Traveling tends to blur the days together. Hard to believe a week has already passed since my family and I left the U.S. for Spain. Already Malaga is a distant memory and Granada is a fresh memory fading slowly.
The last couple of days in Granada were very full. The Alhambra was an amazing fortress which took 6 hours to get through, but no one ever seems to mention that when you ask. The start was a bit rocky as Christopher couldn’t find his ticket and couldn’t come in with us. Then, Kelly had trouble getting in as the scanner said her ticket wasn’t valid. Later, another entry point scanner claimed my ticket wasn’t valid and that I had already entered 5 minutes beforehand. We had duplicate numbers issued which only became more convoluted after Christopher managed to get reprints of his ticket. But, at least he got in. I wasn’t able to see the palace, but they saw it at night and vouched for its beauty. And what I did manage to see was impressive even without the palace. The artisans of this place were meticulous in the details, designs, and extraordinary workmanship in general.
But, it was much larger than I had anticipated so when I found out that the white structure on a neighboring hill wasn’t a monastery that other tourists were paying to visit, but was the other palace included in the tour we were on, I was already too exhausted and sore to really comprehend how much further I still had to walk. The look on my face as Kelly said’ “Ummm…I think that’s where we’re heading and is part of the tour.” probably was an all inclusive look of terror.
Jordan kept saying she and I were one “team” and her parents were the other “team.” Probably had something to do with how slow we were in comparison to them. The tortoise and the hare story comes to mind, for some reason.
We took a less traveled hill to get back to level ground in Granada-proper, which was an excursion in itself. It was steep, dry, with gravel and dust. There were a couple of times I had to sit on an old stone wall to take photos of flowers while I waited for strength to return. I’m a bit ticked off that the pedometer i bought from Groupon only seems to work if I’m doing jump ups, so, in effect, is worthless. I was looking forward to great rewards to myself for walking over 10,000 steps a day. (I rewarded myself anyway.) We stopped at a little cafe over a medieval bridge at the bottom, and talk about ticked off. Christopher was none too pleased that the pizza we ordered had to have been a frozen one from a supermarket with a couple of fresh sliced olives tossed on for show. No wonder they couldn’t deviate from the toppings listed! Jordan liked it just fine (although when prompted agreed her dad’s homemade pizza was much better, which is true.). The beer was great, nonetheless, after such a long 6 hours of walking. Pilgrimage, anyone?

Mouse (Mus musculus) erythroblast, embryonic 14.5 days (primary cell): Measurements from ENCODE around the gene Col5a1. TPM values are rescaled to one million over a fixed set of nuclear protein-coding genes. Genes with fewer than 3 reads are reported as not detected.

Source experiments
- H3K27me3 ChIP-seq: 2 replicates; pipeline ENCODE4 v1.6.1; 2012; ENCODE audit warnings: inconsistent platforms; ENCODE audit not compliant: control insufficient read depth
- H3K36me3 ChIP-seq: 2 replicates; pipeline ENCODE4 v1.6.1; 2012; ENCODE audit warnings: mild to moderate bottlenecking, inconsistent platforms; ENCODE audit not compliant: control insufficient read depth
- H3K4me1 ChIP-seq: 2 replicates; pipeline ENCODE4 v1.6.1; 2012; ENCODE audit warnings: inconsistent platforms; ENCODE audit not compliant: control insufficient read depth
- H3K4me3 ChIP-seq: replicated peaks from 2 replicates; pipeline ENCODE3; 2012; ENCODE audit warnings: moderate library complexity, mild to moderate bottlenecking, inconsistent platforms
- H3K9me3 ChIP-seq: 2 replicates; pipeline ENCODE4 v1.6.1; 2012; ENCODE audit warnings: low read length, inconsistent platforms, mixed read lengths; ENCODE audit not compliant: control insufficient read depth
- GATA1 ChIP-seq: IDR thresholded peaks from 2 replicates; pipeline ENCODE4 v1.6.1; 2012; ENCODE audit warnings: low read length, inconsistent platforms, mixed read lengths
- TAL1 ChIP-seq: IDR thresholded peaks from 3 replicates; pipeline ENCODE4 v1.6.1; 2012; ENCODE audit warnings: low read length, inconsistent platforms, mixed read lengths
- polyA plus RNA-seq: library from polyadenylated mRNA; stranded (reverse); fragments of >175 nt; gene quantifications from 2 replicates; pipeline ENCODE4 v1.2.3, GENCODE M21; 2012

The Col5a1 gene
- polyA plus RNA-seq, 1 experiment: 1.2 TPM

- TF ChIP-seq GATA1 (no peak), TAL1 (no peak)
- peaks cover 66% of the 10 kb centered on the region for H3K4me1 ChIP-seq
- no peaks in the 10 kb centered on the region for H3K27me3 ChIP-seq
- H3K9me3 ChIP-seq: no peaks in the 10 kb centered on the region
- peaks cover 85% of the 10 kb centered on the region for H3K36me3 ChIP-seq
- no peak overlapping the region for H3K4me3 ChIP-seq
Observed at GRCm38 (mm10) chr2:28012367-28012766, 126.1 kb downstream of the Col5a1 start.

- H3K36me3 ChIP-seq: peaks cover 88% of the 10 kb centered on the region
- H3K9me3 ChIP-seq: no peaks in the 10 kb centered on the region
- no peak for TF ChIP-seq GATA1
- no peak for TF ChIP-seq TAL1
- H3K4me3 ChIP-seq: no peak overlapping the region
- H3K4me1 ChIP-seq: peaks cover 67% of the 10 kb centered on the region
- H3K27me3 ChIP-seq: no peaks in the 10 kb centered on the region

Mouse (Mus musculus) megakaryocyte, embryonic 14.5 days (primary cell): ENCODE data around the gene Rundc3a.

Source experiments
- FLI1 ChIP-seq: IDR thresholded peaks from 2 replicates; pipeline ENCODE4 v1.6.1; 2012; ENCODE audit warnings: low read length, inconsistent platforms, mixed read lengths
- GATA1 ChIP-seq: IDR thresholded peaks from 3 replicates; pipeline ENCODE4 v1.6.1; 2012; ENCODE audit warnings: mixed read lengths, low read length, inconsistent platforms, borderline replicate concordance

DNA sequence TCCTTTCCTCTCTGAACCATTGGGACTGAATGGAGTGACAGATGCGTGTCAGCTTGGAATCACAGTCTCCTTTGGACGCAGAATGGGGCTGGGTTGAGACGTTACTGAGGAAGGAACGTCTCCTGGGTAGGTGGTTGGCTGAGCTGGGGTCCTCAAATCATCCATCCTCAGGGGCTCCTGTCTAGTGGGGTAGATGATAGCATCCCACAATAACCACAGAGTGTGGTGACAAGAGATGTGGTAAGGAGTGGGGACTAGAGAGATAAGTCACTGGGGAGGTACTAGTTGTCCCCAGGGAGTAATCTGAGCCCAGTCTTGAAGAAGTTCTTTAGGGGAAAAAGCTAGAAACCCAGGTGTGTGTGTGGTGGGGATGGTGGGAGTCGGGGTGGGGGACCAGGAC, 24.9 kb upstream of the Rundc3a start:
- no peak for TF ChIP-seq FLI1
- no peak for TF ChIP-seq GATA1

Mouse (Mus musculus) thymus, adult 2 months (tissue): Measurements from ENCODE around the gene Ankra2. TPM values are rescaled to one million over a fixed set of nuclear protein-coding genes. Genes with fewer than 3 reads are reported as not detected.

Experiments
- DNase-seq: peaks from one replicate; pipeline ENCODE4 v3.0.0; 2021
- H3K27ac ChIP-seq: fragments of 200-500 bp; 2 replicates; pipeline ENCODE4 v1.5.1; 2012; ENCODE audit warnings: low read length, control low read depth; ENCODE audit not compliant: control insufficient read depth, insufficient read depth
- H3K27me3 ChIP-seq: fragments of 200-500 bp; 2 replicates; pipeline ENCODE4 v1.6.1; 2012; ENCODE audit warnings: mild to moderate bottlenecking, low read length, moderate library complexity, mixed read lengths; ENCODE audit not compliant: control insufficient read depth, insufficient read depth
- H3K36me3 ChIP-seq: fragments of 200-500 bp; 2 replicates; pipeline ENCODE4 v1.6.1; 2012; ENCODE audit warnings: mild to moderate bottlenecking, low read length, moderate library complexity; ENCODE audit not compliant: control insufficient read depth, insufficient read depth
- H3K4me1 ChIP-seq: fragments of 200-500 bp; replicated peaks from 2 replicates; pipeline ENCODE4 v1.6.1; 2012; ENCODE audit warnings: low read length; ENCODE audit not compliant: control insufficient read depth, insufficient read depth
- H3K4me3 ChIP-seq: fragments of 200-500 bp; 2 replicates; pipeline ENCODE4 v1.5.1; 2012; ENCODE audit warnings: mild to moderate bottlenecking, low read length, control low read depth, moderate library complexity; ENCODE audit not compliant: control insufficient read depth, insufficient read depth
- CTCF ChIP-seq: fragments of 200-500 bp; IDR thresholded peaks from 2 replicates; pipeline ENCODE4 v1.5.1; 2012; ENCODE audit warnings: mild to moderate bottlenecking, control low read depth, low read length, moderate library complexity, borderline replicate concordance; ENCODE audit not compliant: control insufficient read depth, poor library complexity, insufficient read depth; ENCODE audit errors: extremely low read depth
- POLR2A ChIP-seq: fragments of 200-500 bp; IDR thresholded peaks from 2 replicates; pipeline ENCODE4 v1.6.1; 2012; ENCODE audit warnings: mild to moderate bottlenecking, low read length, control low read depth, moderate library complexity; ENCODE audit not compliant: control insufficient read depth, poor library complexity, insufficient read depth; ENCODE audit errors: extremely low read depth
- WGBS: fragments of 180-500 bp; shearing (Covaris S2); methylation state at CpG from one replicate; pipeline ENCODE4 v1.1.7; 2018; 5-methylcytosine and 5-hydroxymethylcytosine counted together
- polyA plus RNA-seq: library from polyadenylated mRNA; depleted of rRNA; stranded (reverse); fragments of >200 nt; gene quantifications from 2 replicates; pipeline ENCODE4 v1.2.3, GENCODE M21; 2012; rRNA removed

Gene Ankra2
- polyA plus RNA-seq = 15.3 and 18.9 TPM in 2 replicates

Getting back to our terraces, and most importantly my bed for a little lie down, was a relief. And, although I would have paid top dollar for a day of rest, Kelly was good at talking me into going to the Arab bathhouse (Hammam Banos Arabes) for the next day and made reservations for 2 p.m. Sunday. Wow, such a beautiful place! It was lit with lanterns in niches, cavern-like walls, mosaic pools of hot, warm, and freezing cold water as well as a sauna and a sitting area to refresh oneself with warm sweet tea and interestingly tasting candies. Soft Arabic music floated throughout the facility and we thought the place was all ours, except for one young man, for about 15 minutes. Then the throngs of women, young, old, and in between, all chattering in Spanish and excited to be there. Our perspective was that these were local women fulfilling the tradition of Sunday baths and gossip. The baths were still absolutely worth the experience even with the clucking of all the hens.
Leaving the calle of the bathhouse relaxed, calm, happy, I tripped on one of those blasted little stone steps that jut up everywhere when least expected. Only this time, my flip flop slid on the one stone ramp and down I went right on my bum and the Arab baths were but a fleeting memory.
As we were on the way to the train station the next day in a taxi, having clopped down the cobblestone calles and stairs from the Albayzin with our wheelie luggage (except my son who is able to pack it all in a backpack), there in the same spot not far from where we saw him before, was the “baby-man” whom we are now thinking has a unique style to his panhandling method. As you can see from the photo, his grotesque clown-like features just burn an indelible imprint on the brain. Much better to think of the views of the Alhambra. Oh, and never accept sprigs of rosemary from the women milling about the churches in Spain. They will want compensation. Luckily I learned that from Rick Steves and not from experience. The other thing Rick was right about was that people not only let their dogs run loose, they don’t pick up after them, if you get my drift. Walk carefully to sidestep that and watch those little cobblestone steps. Other than those things and a certain man who dresses like a baby, it’s a beautiful town.